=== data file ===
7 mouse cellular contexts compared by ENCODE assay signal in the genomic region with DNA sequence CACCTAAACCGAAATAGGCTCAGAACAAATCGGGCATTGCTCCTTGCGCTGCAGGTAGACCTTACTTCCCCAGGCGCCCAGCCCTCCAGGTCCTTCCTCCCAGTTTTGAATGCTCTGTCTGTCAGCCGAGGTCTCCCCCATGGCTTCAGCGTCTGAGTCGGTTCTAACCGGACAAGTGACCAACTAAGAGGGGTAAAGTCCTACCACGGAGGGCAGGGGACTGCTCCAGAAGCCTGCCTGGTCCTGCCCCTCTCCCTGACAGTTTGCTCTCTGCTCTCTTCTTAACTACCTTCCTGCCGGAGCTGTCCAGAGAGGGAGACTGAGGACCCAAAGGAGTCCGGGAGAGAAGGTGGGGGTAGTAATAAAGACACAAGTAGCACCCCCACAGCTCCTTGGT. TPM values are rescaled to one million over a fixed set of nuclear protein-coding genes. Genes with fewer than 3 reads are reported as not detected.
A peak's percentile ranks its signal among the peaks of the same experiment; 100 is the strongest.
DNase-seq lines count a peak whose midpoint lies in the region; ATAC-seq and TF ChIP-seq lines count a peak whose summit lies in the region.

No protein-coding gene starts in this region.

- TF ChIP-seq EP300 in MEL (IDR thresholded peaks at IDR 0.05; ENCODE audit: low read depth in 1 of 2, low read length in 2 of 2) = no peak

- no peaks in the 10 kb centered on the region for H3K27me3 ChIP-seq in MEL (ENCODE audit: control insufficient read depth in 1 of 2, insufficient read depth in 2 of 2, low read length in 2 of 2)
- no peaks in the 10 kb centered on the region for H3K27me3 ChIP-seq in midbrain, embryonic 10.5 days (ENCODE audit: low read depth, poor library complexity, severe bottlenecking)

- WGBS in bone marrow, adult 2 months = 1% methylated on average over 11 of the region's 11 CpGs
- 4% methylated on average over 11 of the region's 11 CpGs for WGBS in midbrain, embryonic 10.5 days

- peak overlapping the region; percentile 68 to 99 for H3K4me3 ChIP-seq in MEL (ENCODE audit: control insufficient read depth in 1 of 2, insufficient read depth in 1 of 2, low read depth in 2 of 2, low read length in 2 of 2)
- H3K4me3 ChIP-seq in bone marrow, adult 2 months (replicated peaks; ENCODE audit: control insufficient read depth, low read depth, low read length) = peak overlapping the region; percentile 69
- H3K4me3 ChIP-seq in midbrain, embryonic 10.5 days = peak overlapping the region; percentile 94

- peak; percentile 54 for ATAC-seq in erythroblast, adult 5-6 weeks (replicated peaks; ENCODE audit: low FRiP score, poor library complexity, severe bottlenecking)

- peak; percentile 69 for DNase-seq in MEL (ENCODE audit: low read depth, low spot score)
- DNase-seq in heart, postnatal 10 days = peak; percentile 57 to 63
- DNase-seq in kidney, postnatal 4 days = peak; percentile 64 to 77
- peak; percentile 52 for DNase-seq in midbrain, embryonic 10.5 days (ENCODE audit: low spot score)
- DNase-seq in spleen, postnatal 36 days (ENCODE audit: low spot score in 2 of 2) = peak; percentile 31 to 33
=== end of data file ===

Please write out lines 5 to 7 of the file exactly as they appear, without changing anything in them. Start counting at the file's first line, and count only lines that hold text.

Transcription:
- TF ChIP-seq EP300 in MEL (IDR thresholded peaks at IDR 0.05; ENCODE audit: low read depth in 1 of 2, low read length in 2 of 2) = no peak

- no peaks in the 10 kb centered on the region for H3K27me3 ChIP-seq in MEL (ENCODE audit: control insufficient read depth in 1 of 2, insufficient read depth in 2 of 2, low read length in 2 of 2)
- no peaks in the 10 kb centered on the region for H3K27me3 ChIP-seq in midbrain, embryonic 10.5 days (ENCODE audit: low read depth, poor library complexity, severe bottlenecking)